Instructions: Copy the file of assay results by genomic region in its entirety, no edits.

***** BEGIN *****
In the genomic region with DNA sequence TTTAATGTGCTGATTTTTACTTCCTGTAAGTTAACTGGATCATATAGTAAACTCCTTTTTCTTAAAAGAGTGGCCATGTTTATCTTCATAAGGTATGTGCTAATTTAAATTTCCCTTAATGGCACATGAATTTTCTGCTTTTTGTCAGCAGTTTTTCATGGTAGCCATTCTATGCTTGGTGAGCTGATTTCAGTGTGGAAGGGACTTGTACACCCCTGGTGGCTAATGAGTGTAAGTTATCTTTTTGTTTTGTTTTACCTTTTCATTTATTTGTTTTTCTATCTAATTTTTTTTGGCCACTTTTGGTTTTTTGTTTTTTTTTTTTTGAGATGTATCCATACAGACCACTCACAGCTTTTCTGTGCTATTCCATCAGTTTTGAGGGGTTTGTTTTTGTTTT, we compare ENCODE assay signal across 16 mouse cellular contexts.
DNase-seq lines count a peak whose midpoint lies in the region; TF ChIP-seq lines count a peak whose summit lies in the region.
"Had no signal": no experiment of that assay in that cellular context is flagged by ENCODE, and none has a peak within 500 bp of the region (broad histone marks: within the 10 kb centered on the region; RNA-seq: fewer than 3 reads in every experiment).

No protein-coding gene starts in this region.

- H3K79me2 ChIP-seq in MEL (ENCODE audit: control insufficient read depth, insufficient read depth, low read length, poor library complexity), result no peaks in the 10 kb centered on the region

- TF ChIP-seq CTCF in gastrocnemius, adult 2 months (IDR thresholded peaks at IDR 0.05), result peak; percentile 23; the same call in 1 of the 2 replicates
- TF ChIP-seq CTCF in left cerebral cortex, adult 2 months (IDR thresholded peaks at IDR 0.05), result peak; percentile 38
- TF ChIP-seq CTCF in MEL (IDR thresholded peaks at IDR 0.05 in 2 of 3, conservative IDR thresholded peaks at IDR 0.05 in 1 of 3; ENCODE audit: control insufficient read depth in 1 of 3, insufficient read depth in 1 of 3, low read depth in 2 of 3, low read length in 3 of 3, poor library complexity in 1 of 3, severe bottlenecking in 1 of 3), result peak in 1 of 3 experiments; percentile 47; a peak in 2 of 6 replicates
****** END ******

In the genomic region with DNA sequence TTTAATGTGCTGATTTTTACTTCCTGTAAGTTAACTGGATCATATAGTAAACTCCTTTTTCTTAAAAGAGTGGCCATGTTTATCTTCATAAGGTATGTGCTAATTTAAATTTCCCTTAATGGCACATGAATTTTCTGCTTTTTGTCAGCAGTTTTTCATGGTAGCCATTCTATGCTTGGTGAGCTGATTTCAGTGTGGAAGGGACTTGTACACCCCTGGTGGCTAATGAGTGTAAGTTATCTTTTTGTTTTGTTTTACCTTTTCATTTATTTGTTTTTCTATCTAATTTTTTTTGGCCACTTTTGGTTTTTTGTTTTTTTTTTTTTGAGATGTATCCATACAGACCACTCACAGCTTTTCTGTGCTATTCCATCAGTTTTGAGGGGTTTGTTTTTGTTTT, we compare ENCODE assay signal across 16 mouse cellular contexts.
DNase-seq lines count a peak whose midpoint lies in the region; TF ChIP-seq lines count a peak whose summit lies in the region.
"Had no signal": no experiment of that assay in that cellular context is flagged by ENCODE, and none has a peak within 500 bp of the region (broad histone marks: within the 10 kb centered on the region; RNA-seq: fewer than 3 reads in every experiment).

No protein-coding gene starts in this region.

- H3K79me2 ChIP-seq in MEL (ENCODE audit: control insufficient read depth, insufficient read depth, low read length, poor library complexity), result no peaks in the 10 kb centered on the region

- TF ChIP-seq CTCF in gastrocnemius, adult 2 months (IDR thresholded peaks at IDR 0.05), result peak; percentile 23; the same call in 1 of the 2 replicates
- TF ChIP-seq CTCF in left cerebral cortex, adult 2 months (IDR thresholded peaks at IDR 0.05), result peak; percentile 38
- TF ChIP-seq CTCF in MEL (IDR thresholded peaks at IDR 0.05 in 2 of 3, conservative IDR thresholded peaks at IDR 0.05 in 1 of 3; ENCODE audit: control insufficient read depth in 1 of 3, insufficient read depth in 1 of 3, low read depth in 2 of 3, low read length in 3 of 3, poor library complexity in 1 of 3, severe bottlenecking in 1 of 3), result peak in 1 of 3 experiments; percentile 47; a peak in 2 of 6 replicates